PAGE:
LGBTQIA+ and the political moment: how therapists can help
How can therapists help their LGBTQIA+ clients cope with pain and anxiety during times of political uncertainty? Learn more here.
In 2020, 68% of Americans said that the election was a major source of stress, up significantly from 52% in 2016. That anxiety is exacerbated in the LGBTQIA+ community.
While eight in 10 Americans believe LGBTQIA+ peoples’ civil rights should be protected, President Donald Trump’s appointment of conservative judges to the Supreme Court leaves uncertainty surrounding the protections of those in the LGBTQIA+ community.
“The reality of the situation is that you have individuals who are now fighting for their ability to live their lives. They simply want to exist and that is now being questioned on a consistent basis,” says Erica Rodriguez, a mental health therapist at the Los Angeles LGBT Center and professor of Cultural Family Psychology at Pacific Oaks College. “When you work with the LGBTQIA+ community, one of the things that you have to take into consideration is that for them, every time they meet or interact with someone new, they’re not sure if that person will accept them. That anxiety is heightened because people who aren’t accepting are now being empowered to act on those feelings by people in positions of power.”
The anxiety of those whose gender identity or sexual orientation may be under fire comes not just from strangers who might judge or harass them, but from friends or family who turn a blind eye to LGBTQIA+ issues when they vote. “It’s difficult because it can be people who you thought were your friends or maybe even your close family voting against your basic human rights because they don’t agree with a tax policy or something in general, not realizing that it’s a total package,” Rodriguez explains. “A lot of times people see politics the same way they see religion: as a buffet where you can grab what you want and leave what you don’t. But in fact, it’s an entire meal and you take all of it or nothing. Those choices can really hurt people.”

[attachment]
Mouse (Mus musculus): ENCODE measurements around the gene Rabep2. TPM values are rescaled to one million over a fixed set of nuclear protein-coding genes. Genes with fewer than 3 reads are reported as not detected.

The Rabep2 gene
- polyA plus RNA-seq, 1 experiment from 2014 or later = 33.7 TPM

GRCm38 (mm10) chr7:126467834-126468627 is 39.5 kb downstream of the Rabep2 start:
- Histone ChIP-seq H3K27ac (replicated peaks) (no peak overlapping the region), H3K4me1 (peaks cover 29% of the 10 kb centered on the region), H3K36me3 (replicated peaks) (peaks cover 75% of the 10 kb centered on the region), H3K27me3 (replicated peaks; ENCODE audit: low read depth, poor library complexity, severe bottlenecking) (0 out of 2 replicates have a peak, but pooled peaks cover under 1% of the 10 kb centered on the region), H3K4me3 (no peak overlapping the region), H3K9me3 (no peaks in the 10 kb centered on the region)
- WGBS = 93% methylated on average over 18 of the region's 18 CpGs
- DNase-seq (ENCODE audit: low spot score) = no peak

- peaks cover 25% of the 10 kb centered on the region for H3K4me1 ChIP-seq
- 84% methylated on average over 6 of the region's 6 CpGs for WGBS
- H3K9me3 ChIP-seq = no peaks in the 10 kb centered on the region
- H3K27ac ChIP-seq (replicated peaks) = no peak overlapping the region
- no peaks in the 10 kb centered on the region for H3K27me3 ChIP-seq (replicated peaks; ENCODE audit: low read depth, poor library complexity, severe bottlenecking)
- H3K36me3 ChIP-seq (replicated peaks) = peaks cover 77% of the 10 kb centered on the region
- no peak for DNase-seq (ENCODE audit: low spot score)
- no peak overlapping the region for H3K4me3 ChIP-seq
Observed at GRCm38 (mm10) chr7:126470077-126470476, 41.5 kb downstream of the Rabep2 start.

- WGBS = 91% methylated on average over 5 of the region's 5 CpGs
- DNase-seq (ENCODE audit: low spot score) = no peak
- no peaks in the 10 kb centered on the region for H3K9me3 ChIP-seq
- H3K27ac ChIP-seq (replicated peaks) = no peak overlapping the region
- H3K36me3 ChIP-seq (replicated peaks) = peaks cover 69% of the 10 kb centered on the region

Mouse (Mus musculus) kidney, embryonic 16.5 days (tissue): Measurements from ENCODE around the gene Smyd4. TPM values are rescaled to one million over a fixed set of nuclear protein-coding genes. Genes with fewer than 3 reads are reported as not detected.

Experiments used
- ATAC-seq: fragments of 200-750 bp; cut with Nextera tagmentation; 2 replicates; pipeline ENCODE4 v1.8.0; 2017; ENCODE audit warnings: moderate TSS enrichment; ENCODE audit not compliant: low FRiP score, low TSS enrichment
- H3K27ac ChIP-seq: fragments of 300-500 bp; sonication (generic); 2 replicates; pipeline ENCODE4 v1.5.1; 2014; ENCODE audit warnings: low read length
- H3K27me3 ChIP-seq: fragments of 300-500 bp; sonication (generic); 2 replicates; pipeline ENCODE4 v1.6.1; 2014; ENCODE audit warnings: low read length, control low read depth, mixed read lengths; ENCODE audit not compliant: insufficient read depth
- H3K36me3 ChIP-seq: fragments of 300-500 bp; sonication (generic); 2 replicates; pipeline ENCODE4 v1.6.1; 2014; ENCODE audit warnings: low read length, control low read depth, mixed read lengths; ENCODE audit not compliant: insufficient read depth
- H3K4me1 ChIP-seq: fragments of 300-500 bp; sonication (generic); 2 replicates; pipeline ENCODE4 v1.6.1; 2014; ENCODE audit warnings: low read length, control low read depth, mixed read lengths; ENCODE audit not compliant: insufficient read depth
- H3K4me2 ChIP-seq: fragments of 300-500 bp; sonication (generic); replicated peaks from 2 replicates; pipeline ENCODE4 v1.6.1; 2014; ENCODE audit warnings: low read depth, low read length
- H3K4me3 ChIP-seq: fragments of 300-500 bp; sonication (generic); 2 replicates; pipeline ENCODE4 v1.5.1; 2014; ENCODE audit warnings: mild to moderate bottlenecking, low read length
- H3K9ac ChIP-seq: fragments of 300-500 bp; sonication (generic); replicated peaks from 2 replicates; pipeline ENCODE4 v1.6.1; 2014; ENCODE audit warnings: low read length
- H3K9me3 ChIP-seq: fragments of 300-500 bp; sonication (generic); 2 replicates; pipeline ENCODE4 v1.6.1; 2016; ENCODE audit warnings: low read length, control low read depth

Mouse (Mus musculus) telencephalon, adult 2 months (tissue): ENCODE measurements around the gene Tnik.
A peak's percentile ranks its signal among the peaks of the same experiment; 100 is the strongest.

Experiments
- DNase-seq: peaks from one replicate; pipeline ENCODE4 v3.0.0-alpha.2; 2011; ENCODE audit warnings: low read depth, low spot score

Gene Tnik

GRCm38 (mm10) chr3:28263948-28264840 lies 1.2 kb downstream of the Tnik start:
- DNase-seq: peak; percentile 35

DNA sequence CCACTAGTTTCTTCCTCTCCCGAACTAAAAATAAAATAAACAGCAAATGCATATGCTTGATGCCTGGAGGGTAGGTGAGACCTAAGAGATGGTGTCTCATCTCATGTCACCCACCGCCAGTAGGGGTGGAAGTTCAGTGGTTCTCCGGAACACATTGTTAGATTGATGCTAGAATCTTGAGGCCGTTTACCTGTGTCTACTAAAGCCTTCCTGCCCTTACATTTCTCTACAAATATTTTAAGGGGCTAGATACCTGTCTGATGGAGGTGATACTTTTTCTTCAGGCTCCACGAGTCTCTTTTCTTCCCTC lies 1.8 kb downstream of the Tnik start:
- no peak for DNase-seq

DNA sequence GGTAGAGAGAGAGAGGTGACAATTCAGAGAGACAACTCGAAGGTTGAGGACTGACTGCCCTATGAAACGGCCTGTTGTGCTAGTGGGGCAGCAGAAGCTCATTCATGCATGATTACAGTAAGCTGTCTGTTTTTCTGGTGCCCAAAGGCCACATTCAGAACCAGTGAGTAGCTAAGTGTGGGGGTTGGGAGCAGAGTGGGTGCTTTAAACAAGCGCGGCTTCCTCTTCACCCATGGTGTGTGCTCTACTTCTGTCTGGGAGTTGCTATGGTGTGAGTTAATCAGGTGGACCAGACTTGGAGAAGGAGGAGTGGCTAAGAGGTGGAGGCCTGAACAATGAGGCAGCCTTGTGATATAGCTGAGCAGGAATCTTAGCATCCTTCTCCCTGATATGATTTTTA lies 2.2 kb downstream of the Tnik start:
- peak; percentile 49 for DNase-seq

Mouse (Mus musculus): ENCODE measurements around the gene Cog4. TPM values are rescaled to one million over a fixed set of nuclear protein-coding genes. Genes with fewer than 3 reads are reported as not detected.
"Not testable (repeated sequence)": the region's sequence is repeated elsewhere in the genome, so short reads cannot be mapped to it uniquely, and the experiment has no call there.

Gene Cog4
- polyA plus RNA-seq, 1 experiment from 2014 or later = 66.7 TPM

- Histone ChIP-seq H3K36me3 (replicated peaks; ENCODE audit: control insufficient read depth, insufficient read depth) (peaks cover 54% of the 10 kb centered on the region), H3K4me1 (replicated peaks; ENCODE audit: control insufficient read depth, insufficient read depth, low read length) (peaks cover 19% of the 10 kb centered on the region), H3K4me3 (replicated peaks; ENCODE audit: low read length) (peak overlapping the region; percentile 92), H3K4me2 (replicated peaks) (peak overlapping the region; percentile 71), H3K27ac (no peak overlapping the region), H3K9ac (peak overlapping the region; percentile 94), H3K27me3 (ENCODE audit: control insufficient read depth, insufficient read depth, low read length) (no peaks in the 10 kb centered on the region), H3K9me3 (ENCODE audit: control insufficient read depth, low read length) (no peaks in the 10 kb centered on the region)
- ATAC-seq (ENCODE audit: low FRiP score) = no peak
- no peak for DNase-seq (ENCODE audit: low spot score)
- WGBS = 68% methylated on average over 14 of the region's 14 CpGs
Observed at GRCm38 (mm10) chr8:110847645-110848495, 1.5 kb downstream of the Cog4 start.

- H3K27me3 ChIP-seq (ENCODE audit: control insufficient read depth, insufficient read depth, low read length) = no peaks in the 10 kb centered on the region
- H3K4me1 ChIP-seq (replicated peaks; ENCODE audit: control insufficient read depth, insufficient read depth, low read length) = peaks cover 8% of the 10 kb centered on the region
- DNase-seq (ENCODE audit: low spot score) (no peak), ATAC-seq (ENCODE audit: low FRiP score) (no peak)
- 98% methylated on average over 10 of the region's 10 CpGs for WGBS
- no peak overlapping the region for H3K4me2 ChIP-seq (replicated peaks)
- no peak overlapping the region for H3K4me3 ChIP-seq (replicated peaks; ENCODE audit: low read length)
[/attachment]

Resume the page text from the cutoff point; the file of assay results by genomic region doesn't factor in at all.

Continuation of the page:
Statistics show that anxiety is high for everyone in recent years, whether because of political polarization or the COVID-19 pandemic. But the LGBTQIA+ community is dealing with the same challenges at a higher intensity. 2019 research shows that even before the pandemic, LGBT individuals were much more likely to worry about paying for (71% versus 54%) or accessing (73% versus 51%) health care services compared to non-LGBT individuals. Another recent study found that after Donald Trump won the 2016 presidential race, LGBT+ Americans felt significantly higher stress “pertaining to sexual orientation rumination, daily experiences of harassment/discrimination, [and] more symptoms of depression and anxiety post-election.”
As COVID-19 limits our social bubbles and increases the risk of social interactions, Rodriguez notes that LGBTQIA+ people are being robbed of the few places and communities where they feel safe. “One of the things that has always been amazing about the LGBTQIA+ community is the way they build a chosen family—but now because of the pandemic, because of the lockdown, they are literally separated from their chosen family who would give them the emotional support to deal with daily stressors,” she notes. “Additionally, LGBTQIA+ individuals, especially trans people of color, already struggled with walking into a space safely. Now that anxiety has doubled with the additional layer of stress because of the pandemic.”